Now allow selected ICMP messages – outbound source must always be our ip to prevent outbound spoof and we only really want to allow types 0, 3 and 8 (ping reply, destination unreachable and ping). Blocking all icmp is NOT a good idea. In particular, fragmentation error reporting is is vital to the PMTU discovery process – see RFC 2923 for example and https://en.wikipedia.org/wiki/Path_MTU_Discovery. Marc Slemko wrote an excellent article about this back in 1998.

So – ping from outside inwards – but rate limit to 1/sec. This helps prevent us being used in a spoofed address ping flood. But note that rate limiting here may not be necessary on most modern distros. Check the contents of the files: /proc/sys/net/ipv4/icmp_ratelimit and /proc/sys/net/ipv4/icmp_ratemask. Note, however, that by default icmp_ratelimit only applies to ICMP error messages and source quench, not all ICMP replies (or icmp echo). See frozentux for some useful information. For a listing of all ICMP types and codes, see the IANA reference here.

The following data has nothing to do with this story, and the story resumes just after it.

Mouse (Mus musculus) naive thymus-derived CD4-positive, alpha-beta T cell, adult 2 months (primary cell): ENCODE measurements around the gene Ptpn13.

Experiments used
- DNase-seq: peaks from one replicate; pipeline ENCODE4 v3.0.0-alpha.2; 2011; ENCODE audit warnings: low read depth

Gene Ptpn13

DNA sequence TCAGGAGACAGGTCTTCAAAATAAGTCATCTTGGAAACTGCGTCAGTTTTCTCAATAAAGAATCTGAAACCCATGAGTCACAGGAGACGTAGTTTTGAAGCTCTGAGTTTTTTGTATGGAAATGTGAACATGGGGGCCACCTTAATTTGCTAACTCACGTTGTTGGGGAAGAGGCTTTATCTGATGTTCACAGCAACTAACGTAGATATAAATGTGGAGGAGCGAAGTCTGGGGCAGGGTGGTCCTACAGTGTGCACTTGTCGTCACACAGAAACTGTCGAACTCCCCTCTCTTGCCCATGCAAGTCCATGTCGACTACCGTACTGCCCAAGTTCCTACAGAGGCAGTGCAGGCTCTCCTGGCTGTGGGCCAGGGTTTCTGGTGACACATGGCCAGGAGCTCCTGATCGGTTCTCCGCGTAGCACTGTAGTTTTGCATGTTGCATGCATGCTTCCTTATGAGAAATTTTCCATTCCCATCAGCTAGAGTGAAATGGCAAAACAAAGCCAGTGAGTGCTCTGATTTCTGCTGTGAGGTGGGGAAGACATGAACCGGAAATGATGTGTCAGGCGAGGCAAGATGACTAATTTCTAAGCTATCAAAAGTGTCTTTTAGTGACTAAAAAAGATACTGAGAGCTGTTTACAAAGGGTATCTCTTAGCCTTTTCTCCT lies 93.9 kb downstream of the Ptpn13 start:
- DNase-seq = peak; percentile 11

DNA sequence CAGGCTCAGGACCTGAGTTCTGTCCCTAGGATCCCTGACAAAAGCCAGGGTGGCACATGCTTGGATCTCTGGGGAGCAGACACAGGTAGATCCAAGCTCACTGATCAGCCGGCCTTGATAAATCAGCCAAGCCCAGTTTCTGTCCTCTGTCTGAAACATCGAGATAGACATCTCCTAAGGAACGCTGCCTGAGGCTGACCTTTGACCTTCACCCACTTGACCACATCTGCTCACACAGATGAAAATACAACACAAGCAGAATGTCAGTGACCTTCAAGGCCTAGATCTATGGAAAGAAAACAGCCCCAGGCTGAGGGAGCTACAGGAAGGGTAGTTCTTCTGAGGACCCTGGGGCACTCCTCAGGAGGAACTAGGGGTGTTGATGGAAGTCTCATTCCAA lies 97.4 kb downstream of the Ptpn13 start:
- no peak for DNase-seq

$IPTABLES -A INPUT -p icmp -m icmp -d $OURIP –icmp-type echo-request -m limit –limit 1/sec -j ACCEPT
$IPTABLES -A OUTPUT -s $OURIP -p icmp -m icmp –icmp-type echo-reply -m limit –limit 1/sec -j ACCEPT

and from inside outwards

$IPTABLES -A OUTPUT -s $OURIP -p icmp -m icmp –icmp-type echo-request -m limit –limit 1/sec -j ACCEPT
$IPTABLES -A INPUT -p icmp -m icmp -d $OURIP –icmp-type echo-reply -m limit –limit 1/sec -j ACCEPT

Now destination unreachables (type 3). Be a good net citizen and respond appropriately. ICMP type 3, code 4 in particular is necessary.

$IPTABLES -A INPUT -p icmp -m icmp -d $OURIP –icmp-type destination-unreachable -j ACCEPT
$IPTABLES -A OUTPUT -s $OURIP -p icmp -m icmp –icmp-type destination-unreachable -j ACCEPT

Lastly the belt to the braces above. These lines are not necessary, but they give a reassuring positive affirmation in the output of “iptables -nvL” that we /do/ have a default drop in place at the end of our ruleset.

$IPTABLES -A INPUT -j DROP
$IPTABLES -A OUTPUT -j DROP
$IPTABLES -A FORWARD -j DROP

That’s all folks….

Permanent link to this article: http://baldric.net/loose-iptables-firewall-for-servers/